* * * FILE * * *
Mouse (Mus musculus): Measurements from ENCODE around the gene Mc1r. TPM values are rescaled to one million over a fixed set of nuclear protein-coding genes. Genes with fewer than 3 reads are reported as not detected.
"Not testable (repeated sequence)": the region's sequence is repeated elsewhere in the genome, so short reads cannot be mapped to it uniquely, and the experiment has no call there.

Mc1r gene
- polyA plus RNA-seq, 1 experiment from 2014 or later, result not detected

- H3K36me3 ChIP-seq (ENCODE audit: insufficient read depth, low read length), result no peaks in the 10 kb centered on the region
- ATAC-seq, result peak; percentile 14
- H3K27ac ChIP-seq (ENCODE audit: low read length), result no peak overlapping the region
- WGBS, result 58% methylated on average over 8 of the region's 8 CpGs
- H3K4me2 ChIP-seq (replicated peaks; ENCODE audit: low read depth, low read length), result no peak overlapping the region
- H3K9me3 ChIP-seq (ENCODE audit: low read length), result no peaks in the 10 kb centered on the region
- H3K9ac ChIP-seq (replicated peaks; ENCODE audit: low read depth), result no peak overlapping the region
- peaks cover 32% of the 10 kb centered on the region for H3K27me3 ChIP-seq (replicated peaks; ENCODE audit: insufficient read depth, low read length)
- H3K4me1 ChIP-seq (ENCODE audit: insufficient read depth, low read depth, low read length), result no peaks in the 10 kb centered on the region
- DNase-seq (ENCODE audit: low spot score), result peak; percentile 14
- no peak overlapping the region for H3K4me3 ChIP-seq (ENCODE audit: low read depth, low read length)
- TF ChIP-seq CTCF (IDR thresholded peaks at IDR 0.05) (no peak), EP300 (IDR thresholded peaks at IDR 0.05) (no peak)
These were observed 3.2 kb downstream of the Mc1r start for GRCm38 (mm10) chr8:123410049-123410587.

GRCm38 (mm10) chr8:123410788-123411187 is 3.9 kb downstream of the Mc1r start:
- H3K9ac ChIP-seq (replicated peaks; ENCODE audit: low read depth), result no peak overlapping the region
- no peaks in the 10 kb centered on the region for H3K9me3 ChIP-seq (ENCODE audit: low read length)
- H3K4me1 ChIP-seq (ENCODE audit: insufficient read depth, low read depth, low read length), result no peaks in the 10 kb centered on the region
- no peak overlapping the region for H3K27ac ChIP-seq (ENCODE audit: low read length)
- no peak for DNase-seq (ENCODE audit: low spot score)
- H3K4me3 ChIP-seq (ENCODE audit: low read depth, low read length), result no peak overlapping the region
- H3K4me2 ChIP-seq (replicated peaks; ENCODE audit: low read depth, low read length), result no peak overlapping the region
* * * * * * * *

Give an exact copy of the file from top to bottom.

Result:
Mouse (Mus musculus): Measurements from ENCODE around the gene Mc1r. TPM values are rescaled to one million over a fixed set of nuclear protein-coding genes. Genes with fewer than 3 reads are reported as not detected.
"Not testable (repeated sequence)": the region's sequence is repeated elsewhere in the genome, so short reads cannot be mapped to it uniquely, and the experiment has no call there.

Mc1r gene
- polyA plus RNA-seq, 1 experiment from 2014 or later, result not detected

- H3K36me3 ChIP-seq (ENCODE audit: insufficient read depth, low read length), result no peaks in the 10 kb centered on the region
- ATAC-seq, result peak; percentile 14
- H3K27ac ChIP-seq (ENCODE audit: low read length), result no peak overlapping the region
- WGBS, result 58% methylated on average over 8 of the region's 8 CpGs
- H3K4me2 ChIP-seq (replicated peaks; ENCODE audit: low read depth, low read length), result no peak overlapping the region
- H3K9me3 ChIP-seq (ENCODE audit: low read length), result no peaks in the 10 kb centered on the region
- H3K9ac ChIP-seq (replicated peaks; ENCODE audit: low read depth), result no peak overlapping the region
- peaks cover 32% of the 10 kb centered on the region for H3K27me3 ChIP-seq (replicated peaks; ENCODE audit: insufficient read depth, low read length)
- H3K4me1 ChIP-seq (ENCODE audit: insufficient read depth, low read depth, low read length), result no peaks in the 10 kb centered on the region
- DNase-seq (ENCODE audit: low spot score), result peak; percentile 14
- no peak overlapping the region for H3K4me3 ChIP-seq (ENCODE audit: low read depth, low read length)
- TF ChIP-seq CTCF (IDR thresholded peaks at IDR 0.05) (no peak), EP300 (IDR thresholded peaks at IDR 0.05) (no peak)
These were observed 3.2 kb downstream of the Mc1r start for GRCm38 (mm10) chr8:123410049-123410587.

GRCm38 (mm10) chr8:123410788-123411187 is 3.9 kb downstream of the Mc1r start:
- H3K9ac ChIP-seq (replicated peaks; ENCODE audit: low read depth), result no peak overlapping the region
- no peaks in the 10 kb centered on the region for H3K9me3 ChIP-seq (ENCODE audit: low read length)
- H3K4me1 ChIP-seq (ENCODE audit: insufficient read depth, low read depth, low read length), result no peaks in the 10 kb centered on the region
- no peak overlapping the region for H3K27ac ChIP-seq (ENCODE audit: low read length)
- no peak for DNase-seq (ENCODE audit: low spot score)
- H3K4me3 ChIP-seq (ENCODE audit: low read depth, low read length), result no peak overlapping the region
- H3K4me2 ChIP-seq (replicated peaks; ENCODE audit: low read depth, low read length), result no peak overlapping the region